“30 minutes or less to a better security program.  Online webinars and training from US Department of Defense – Defense Security Service.”

CDSE Webinars.

Thanks to the DOD

Encryption is coming.  Google’s recent backtracking from their announcement that Lollipop would use full disk encryption is proof – not that it is here, but that major device vendors understand the relationship between encryption and personal security.

Google quietly backs away from encrypting new Lollipop devices by default [Updated] | Ars Technica.

Thanks to HD Moore abd Ars Technica

“Formerly the exclusive domain of IT, information security is now a mainstream issue, as major retailers and government agencies have suffered data breaches, denials of service and destructive intrusions. Millions of individuals have been affected, and organizations are now forced to devote more resources to prevention and remediation. Everyone in the information chain, from consumers to CEOs, has become acutely aware of the hazards of failing to protect information.”

The theme of the first quarter of 2015 seems to be Information security and who carries the responsibility for providing it to Internet users.  Last year’s breaches continue to remind us that our Identity and Internet security are ALWAYS at risk.  But until we get breached, hacked, or have our identity stolen, we still don’t pay attention.


via Information security goes mainstream – KMWorld Magazine.

 Thanks to KMWorld Magazine


For those of you who don’t know that there are actual rules and policies that govern the organization and implementation of security policies within large organizations, let me introduce ISO 27001.

Now, mind you, these policies and their implementation don’t guarantee that any large organization will be able to prevent or eliminate breaches, intrusions, or compromises of their data.  But they do go a long way toward improving the information and data security climate.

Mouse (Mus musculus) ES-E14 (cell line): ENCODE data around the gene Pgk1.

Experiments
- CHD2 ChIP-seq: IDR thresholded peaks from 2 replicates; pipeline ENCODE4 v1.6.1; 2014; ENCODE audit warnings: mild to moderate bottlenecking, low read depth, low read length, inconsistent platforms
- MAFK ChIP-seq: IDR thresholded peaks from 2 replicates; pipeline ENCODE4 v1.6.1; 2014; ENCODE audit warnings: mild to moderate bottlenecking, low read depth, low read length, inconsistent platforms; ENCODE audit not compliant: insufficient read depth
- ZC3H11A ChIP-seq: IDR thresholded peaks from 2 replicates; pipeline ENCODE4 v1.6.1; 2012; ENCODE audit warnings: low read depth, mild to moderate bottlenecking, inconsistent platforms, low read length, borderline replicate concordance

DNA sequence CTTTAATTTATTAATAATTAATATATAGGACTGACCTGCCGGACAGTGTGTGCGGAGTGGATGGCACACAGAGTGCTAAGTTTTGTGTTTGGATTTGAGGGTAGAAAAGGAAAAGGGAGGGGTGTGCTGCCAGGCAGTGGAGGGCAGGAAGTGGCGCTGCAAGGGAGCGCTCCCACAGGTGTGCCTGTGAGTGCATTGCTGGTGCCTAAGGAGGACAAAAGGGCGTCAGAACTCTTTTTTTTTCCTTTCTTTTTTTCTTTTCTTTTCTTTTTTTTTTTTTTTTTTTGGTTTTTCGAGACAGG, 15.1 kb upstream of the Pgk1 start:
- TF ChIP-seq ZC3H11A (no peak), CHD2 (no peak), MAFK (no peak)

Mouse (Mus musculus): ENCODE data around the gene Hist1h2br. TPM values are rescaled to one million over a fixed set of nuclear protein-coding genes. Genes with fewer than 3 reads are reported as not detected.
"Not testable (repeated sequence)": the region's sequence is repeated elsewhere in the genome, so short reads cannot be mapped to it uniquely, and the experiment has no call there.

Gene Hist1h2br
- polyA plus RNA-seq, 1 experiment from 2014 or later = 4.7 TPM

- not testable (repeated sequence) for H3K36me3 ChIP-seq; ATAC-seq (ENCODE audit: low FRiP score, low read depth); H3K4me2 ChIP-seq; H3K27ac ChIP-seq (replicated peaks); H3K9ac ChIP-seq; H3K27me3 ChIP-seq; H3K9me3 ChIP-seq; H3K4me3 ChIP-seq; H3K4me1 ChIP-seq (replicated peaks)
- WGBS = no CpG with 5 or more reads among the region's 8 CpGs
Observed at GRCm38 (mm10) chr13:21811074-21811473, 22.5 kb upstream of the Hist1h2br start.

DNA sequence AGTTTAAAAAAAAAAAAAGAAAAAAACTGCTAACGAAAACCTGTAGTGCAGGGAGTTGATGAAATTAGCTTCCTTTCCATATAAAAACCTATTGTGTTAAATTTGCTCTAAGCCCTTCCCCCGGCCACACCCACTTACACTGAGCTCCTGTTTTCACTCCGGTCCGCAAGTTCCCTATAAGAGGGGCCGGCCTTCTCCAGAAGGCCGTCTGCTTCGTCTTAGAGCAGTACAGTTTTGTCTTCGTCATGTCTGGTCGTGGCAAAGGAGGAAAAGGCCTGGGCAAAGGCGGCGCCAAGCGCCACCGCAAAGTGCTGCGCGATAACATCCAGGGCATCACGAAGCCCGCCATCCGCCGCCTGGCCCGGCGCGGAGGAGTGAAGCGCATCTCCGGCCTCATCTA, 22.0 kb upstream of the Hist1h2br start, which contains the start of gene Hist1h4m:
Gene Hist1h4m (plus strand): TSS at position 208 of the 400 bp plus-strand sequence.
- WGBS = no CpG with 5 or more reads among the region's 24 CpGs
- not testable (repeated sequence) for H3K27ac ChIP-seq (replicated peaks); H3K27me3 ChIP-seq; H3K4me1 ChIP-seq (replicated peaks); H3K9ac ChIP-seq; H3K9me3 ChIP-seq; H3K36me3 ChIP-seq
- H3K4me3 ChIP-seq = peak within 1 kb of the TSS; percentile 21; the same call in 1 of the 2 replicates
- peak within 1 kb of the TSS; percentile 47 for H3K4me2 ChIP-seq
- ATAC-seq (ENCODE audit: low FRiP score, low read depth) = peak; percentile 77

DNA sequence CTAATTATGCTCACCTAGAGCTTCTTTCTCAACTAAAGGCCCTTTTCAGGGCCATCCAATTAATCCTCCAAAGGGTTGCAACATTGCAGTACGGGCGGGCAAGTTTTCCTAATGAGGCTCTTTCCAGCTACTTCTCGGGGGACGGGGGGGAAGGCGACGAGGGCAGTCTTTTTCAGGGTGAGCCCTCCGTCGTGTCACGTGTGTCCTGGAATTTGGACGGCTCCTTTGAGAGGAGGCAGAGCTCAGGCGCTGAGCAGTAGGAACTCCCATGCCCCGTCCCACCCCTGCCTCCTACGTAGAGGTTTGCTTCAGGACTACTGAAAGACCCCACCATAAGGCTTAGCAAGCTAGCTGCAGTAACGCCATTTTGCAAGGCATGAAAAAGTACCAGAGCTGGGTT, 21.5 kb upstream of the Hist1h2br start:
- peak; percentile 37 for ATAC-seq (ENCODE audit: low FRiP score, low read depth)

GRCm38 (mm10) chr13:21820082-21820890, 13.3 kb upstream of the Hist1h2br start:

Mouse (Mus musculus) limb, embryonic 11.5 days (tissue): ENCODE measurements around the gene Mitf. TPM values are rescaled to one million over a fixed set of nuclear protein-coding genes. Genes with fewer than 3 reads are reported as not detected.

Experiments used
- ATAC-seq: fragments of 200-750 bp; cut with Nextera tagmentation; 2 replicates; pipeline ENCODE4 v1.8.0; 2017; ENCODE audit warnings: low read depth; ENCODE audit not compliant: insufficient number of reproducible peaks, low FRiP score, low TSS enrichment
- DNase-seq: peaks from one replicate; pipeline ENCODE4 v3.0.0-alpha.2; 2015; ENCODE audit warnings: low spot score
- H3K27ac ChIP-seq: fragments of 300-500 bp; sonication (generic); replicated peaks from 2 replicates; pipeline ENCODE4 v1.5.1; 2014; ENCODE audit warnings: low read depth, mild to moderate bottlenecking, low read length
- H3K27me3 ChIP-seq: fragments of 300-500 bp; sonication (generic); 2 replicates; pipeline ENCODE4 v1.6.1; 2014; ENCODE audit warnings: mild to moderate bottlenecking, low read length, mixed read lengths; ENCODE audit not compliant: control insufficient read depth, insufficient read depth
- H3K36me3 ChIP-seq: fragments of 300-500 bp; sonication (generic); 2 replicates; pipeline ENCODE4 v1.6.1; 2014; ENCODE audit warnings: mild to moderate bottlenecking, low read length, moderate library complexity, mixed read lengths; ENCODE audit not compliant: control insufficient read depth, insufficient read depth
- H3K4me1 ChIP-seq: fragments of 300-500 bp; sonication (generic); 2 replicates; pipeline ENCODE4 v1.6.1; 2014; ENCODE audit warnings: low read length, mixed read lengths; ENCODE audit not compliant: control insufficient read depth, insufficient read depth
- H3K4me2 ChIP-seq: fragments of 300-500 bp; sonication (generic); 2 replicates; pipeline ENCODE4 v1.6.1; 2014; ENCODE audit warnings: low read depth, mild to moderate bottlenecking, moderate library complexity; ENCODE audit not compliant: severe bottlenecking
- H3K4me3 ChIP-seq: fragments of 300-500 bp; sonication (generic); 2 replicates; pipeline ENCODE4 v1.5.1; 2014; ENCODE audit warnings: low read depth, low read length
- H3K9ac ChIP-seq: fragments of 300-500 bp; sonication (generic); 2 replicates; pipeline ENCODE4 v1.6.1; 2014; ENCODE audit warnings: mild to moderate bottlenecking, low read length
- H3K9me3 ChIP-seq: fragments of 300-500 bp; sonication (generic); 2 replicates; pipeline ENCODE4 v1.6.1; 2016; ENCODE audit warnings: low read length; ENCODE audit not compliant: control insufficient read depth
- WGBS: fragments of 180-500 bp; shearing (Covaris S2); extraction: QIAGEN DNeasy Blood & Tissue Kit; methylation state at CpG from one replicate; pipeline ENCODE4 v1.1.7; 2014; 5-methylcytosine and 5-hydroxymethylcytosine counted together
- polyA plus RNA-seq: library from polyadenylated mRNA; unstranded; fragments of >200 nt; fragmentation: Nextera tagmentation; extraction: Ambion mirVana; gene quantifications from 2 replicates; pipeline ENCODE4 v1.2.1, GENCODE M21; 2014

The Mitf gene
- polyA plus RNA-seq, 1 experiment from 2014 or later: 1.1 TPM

Information Security Policy – How to structure the document(s) | 27001Academy.

Thanks to 27001 Academy

Passwords continue to be the least secure point of entry into any of the computing devices that we use.  The two biggest problems are the use of simplistic, easily predictable passwords like 123456 and asdfgh and the “cookies” on devices that store passwords in plain text just waiting for a sneak attack.

So the White House goal is enviable, but we are waiting patiently to hear the remedy.

White House goal: Kill the password | TheHill.

Thanks to The Hill

If you’ve got nothing to hide, then why are you worried about being surveilled?  Is it the principle of the thing?  Stubborness? Or just plain immorality?

“The use of CloudFlare worries some who feel it increases the likelihood of Pirate Bay users being surveilled. Which obviously won’t be a problem for the overwhelming majority of users who use it to access free content or Linux distributions and have nothing to hide.”


via Pirate Bay data now tugged by IP-address-tracking current • The Register.

Thanks to The Register – UK

The point is that common/casual attacks (on your computer, network, smartphone, home network) can be prevented by all of us. The second point is that targeted attacks – that is if you have digital assets worth stealing or compromising – are extremely difficult and expensive to prevent.  But there are early warning and post attack tools that will help you minimize the damage – usually.

And if you are Home Depot of Target or Sony, you already have discovered – the hard way – the essence of this post.

Defeat The Casual Attacker First!!.

Thanks to Anton Chuvakin and InfoSec Island

We consumers and Internet users are doing precious little to protect ourselves beyond using the protections that come by default on our devices and within the applications we choose.  So it makes perfect sense to require the custodians of our information, data, and money to require a high standard for them.  But the costs of insurance will just be passed on to us and by lowering the financial risk to the institutions themselves, they might be lulled into a false sense of security rather than increased diligence.

Will Banks Be Required to Have Cyber-Insurance?.

Thanks to BankInfo Security

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